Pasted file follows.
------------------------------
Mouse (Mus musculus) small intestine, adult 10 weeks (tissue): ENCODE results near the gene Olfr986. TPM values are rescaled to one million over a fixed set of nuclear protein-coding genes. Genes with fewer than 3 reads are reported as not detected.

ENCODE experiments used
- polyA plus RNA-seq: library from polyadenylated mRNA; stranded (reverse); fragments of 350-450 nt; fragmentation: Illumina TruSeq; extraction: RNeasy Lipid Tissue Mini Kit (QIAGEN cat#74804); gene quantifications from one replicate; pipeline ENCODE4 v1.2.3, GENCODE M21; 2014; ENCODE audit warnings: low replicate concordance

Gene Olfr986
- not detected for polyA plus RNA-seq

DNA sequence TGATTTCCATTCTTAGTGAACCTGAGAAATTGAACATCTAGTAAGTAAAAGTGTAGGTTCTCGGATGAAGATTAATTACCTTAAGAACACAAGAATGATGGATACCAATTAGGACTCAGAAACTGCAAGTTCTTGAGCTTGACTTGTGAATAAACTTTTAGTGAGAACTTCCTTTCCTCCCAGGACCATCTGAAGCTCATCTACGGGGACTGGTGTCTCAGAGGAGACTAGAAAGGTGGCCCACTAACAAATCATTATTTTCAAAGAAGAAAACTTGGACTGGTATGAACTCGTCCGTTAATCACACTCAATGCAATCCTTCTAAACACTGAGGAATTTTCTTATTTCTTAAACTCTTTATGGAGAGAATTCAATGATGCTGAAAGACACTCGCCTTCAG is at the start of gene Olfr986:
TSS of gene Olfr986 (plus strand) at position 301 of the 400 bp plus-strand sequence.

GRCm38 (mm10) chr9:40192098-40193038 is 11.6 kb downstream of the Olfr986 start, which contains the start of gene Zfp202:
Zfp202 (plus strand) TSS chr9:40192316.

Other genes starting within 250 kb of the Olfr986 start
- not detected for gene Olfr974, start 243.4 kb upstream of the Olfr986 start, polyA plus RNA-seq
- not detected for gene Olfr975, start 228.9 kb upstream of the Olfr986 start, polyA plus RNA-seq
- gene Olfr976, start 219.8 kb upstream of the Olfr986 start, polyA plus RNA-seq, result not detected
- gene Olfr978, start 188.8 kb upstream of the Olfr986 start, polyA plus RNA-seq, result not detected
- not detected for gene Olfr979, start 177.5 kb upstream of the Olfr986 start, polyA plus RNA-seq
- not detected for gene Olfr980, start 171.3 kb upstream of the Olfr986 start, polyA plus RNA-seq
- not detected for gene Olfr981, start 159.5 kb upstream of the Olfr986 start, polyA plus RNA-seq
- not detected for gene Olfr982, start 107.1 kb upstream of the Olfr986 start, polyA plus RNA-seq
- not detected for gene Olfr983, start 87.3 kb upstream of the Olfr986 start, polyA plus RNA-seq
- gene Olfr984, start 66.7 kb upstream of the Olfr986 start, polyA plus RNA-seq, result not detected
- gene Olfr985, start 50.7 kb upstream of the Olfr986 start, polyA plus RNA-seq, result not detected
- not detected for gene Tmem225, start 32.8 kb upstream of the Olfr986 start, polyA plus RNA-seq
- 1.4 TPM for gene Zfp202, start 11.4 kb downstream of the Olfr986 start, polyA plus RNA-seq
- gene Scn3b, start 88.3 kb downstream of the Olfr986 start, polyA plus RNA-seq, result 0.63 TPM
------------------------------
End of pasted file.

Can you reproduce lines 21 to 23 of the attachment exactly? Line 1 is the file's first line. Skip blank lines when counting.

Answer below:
- gene Olfr985, start 50.7 kb upstream of the Olfr986 start, polyA plus RNA-seq, result not detected
- not detected for gene Tmem225, start 32.8 kb upstream of the Olfr986 start, polyA plus RNA-seq
- 1.4 TPM for gene Zfp202, start 11.4 kb downstream of the Olfr986 start, polyA plus RNA-seq